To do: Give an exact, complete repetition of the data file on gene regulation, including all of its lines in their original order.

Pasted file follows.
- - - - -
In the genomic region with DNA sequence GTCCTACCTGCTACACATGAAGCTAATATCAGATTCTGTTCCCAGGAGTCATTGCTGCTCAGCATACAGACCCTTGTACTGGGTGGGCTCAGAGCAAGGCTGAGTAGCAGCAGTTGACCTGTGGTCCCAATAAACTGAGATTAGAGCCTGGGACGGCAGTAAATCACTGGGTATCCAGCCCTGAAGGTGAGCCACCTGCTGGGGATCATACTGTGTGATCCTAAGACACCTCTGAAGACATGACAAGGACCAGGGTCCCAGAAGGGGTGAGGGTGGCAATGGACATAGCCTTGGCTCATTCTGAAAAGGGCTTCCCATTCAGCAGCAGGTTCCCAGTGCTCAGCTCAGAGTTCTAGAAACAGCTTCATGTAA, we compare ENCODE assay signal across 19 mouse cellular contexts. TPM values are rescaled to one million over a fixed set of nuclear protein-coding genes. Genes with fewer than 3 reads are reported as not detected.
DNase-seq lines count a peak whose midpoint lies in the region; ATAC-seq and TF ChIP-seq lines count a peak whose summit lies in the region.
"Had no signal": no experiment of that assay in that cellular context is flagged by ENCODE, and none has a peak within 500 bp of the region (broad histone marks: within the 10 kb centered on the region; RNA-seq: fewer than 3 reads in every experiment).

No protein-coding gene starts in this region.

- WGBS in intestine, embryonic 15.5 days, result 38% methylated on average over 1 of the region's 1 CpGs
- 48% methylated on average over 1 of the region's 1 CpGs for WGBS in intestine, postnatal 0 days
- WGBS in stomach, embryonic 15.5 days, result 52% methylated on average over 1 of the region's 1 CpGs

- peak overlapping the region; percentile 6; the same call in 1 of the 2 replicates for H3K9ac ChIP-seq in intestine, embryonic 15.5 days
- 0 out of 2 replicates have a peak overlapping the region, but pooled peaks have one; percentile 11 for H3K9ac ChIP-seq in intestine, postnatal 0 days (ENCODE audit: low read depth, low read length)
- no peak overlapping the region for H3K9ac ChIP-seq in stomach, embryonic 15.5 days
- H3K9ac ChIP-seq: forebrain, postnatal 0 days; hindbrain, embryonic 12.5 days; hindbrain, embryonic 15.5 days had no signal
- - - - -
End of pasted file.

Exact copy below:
In the genomic region with DNA sequence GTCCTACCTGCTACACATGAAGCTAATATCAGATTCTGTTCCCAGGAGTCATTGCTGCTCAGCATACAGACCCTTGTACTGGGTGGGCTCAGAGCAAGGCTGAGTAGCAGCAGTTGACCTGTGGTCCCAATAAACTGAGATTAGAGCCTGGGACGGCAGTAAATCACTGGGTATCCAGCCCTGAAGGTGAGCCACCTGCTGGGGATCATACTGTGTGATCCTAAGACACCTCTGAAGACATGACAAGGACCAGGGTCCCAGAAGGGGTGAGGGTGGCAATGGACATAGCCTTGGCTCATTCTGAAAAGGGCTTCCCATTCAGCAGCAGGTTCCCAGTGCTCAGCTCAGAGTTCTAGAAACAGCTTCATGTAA, we compare ENCODE assay signal across 19 mouse cellular contexts. TPM values are rescaled to one million over a fixed set of nuclear protein-coding genes. Genes with fewer than 3 reads are reported as not detected.
DNase-seq lines count a peak whose midpoint lies in the region; ATAC-seq and TF ChIP-seq lines count a peak whose summit lies in the region.
"Had no signal": no experiment of that assay in that cellular context is flagged by ENCODE, and none has a peak within 500 bp of the region (broad histone marks: within the 10 kb centered on the region; RNA-seq: fewer than 3 reads in every experiment).

No protein-coding gene starts in this region.

- WGBS in intestine, embryonic 15.5 days, result 38% methylated on average over 1 of the region's 1 CpGs
- 48% methylated on average over 1 of the region's 1 CpGs for WGBS in intestine, postnatal 0 days
- WGBS in stomach, embryonic 15.5 days, result 52% methylated on average over 1 of the region's 1 CpGs

- peak overlapping the region; percentile 6; the same call in 1 of the 2 replicates for H3K9ac ChIP-seq in intestine, embryonic 15.5 days
- 0 out of 2 replicates have a peak overlapping the region, but pooled peaks have one; percentile 11 for H3K9ac ChIP-seq in intestine, postnatal 0 days (ENCODE audit: low read depth, low read length)
- no peak overlapping the region for H3K9ac ChIP-seq in stomach, embryonic 15.5 days
- H3K9ac ChIP-seq: forebrain, postnatal 0 days; hindbrain, embryonic 12.5 days; hindbrain, embryonic 15.5 days had no signal